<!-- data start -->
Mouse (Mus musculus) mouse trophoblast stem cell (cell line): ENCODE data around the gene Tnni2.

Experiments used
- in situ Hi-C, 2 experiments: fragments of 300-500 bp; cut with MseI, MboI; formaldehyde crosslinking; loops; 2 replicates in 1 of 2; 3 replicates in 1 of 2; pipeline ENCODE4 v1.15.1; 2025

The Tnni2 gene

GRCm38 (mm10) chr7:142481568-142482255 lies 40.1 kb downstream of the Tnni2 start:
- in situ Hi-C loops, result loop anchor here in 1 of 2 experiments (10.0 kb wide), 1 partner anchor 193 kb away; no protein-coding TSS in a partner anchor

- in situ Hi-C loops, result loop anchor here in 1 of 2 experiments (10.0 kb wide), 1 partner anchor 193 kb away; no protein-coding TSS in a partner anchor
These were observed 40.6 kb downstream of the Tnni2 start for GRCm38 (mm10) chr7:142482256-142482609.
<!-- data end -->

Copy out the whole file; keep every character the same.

Mouse (Mus musculus) mouse trophoblast stem cell (cell line): ENCODE data around the gene Tnni2.

Experiments used
- in situ Hi-C, 2 experiments: fragments of 300-500 bp; cut with MseI, MboI; formaldehyde crosslinking; loops; 2 replicates in 1 of 2; 3 replicates in 1 of 2; pipeline ENCODE4 v1.15.1; 2025

The Tnni2 gene

GRCm38 (mm10) chr7:142481568-142482255 lies 40.1 kb downstream of the Tnni2 start:
- in situ Hi-C loops, result loop anchor here in 1 of 2 experiments (10.0 kb wide), 1 partner anchor 193 kb away; no protein-coding TSS in a partner anchor

- in situ Hi-C loops, result loop anchor here in 1 of 2 experiments (10.0 kb wide), 1 partner anchor 193 kb away; no protein-coding TSS in a partner anchor
These were observed 40.6 kb downstream of the Tnni2 start for GRCm38 (mm10) chr7:142482256-142482609.